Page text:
In upcoming columns about 8-cat and 9-cat, there will be more time to examine individual players and tease out distinctions between fantasy scoring systems. To conclude this points-league retrospective, I’ll provide some tables regarding the top-500 players. First, we have a lengthy list of players and how many times they’ve appeared in the top-500 over the past 15 years. There are 132 players included, which means an average of 3.8 appearances per player.


POINTS LEAGUES # of Appearances in Top-500 (past 15 years) 
LeBron James15
Chris Paul15
Carmelo Anthony12
Dwight Howard11
Russell Westbrook11
Kevin Durant10
Pau Gasol10
Blake Griffin8
Kobe Bryant8
LaMarcus Aldridge8
Tim Duncan8
Al Jefferson8
John Wall8
Dwyane Wade8
James Harden8
Paul George7
Marc Gasol7
DeMarcus Cousins7
Anthony Davis7
Dirk Nowitzki7
Josh Smith7
Stephen Curry7
Andre Drummond7
Nikola Vucevic6
Kyrie Irving6
Jimmy Butler6
Deron Williams6
Damian Lillard6
DeMar DeRozan6
Kyle Lowry6
Gerald Wallace5
Paul Millsap5
Kemba Walker5
Monta Ellis5
Amar'e Stoudemire5
Chris Bosh5
Giannis Antetokounmpo5
Kawhi Leonard5
Joe Johnson5
Vince Carter4
Nikola Jokic4
DeAndre Jordan4
Antawn Jamison4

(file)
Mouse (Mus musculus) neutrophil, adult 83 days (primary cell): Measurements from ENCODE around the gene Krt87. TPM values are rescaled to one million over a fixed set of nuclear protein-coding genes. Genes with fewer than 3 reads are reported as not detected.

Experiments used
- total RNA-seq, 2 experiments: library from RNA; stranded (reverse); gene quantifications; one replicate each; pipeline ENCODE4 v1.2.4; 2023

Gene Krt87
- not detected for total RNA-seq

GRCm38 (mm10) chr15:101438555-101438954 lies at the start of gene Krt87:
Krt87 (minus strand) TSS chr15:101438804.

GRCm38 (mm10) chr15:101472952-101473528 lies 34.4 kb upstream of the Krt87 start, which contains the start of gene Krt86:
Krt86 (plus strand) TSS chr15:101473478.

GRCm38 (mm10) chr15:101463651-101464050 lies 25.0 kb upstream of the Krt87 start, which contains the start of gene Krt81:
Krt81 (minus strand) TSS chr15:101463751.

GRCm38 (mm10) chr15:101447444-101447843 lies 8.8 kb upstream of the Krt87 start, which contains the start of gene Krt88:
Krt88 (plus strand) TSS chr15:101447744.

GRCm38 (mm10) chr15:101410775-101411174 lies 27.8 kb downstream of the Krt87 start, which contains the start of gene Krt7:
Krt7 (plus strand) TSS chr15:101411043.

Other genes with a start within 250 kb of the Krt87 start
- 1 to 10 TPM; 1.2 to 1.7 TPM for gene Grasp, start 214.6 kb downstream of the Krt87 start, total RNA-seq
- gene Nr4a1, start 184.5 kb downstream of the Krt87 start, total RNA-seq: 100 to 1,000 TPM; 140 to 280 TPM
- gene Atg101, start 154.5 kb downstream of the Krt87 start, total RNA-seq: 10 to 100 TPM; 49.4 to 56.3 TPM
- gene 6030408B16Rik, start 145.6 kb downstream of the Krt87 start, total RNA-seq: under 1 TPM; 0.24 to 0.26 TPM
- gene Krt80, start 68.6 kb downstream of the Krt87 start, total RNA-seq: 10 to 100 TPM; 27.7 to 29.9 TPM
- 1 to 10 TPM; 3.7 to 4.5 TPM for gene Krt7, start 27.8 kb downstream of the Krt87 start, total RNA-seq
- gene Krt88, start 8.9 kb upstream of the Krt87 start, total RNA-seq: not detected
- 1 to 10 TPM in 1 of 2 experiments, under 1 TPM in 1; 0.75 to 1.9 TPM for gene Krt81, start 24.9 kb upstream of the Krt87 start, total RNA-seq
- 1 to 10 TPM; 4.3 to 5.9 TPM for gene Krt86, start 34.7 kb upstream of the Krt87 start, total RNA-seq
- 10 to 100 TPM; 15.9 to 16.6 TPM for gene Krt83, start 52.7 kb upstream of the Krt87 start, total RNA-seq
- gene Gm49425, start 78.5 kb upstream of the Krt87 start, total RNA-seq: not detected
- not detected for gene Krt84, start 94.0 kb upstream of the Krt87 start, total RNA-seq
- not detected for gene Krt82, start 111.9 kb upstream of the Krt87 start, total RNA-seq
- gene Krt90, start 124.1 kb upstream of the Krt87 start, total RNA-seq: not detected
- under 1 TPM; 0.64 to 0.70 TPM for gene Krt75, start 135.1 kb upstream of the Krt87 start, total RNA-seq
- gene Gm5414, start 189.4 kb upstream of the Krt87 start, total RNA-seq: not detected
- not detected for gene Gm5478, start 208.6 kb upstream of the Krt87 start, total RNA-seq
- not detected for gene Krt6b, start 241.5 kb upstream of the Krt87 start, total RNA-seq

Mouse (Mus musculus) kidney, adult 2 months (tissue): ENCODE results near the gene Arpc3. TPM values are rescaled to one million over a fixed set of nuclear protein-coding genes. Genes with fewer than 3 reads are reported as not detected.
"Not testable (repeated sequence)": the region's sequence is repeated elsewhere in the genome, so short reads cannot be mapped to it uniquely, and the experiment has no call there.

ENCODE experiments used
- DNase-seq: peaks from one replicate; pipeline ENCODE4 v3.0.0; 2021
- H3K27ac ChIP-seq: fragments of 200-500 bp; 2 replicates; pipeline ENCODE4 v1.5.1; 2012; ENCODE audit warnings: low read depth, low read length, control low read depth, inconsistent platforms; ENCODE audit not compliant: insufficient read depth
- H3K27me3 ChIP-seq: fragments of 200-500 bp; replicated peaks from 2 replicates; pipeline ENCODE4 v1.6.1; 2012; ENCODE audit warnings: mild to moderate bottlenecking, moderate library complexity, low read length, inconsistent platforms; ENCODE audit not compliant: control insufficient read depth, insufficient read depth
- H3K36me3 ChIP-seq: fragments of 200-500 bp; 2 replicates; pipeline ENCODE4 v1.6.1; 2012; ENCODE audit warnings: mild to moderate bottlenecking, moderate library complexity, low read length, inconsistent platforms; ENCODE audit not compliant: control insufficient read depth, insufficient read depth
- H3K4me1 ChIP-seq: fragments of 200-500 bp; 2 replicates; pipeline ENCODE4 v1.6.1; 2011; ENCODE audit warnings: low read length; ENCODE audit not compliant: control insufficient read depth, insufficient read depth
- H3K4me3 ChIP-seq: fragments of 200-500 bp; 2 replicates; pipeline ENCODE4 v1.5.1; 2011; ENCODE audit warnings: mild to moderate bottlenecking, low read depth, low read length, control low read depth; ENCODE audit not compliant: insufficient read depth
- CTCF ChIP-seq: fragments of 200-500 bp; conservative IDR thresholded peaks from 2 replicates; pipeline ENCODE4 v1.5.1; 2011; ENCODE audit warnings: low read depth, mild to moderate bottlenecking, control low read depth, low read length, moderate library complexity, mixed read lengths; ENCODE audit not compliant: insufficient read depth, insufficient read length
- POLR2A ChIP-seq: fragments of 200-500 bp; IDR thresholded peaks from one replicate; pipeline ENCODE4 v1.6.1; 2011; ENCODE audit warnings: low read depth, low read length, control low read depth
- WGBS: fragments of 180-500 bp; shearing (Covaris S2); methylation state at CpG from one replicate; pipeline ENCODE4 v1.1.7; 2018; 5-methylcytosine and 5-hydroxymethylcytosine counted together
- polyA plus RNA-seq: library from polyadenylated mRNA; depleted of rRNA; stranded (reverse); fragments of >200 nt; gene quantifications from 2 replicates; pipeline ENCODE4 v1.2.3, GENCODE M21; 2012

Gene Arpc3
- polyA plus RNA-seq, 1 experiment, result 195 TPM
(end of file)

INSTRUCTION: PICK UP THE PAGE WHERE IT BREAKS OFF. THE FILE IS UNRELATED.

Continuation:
Rudy Gobert4
Zach Randolph4
Kevin Love4
Baron Davis4
Yao Ming4
Jrue Holiday4
Rajon Rondo4
Karl-Anthony Towns4
Steve Nash4
David West4
Kevin Garnett4
Andre Iguodala4
Shawn Marion3
Paul Pierce3
Tyreke Evans3
Lamar Odom3
Rudy Gay3
David Lee3
Andrew Bogut3
Caron Butler3
Ben Simmons3
Devin Booker3
Jason Kidd3
Marcus Camby3
Allen Iverson3
Metta World Peace3
Kristaps Porzingis3
Brandon Roy3
Tracy McGrady3
Joel Embiid3
Hassan Whiteside3
Draymond Green3
Carlos Boozer3
Bradley Beal3
John Collins2
De'Aaron Fox2
Michael Redd2
Donovan Mitchell2
Stephen Jackson2
D'Angelo Russell2
Al Horford2
Brook Lopez2
Khris Middleton2
Gilbert Arenas2
Eric Bledsoe2
Julius Randle2
Jason Richardson2
Joakim Noah2
Tony Parker2
Ray Allen2
Trae Young2
Danny Granger2
Mike Conley2
Isaiah Thomas2
Zach LaVine2
Elton Brand2
Luka Doncic2
Jermaine O'neal2
Pascal Siakam1
Michael Carter-Williams1
Fred VanVleet1
C.J. McCollum1
Jusuf Nurkic1
Devin Harris1
Andrei Kirilenko1
Andrew Bynum1
Chris Webber1
Domantas Sabonis1
Derrick Rose1
Bam Adebayo1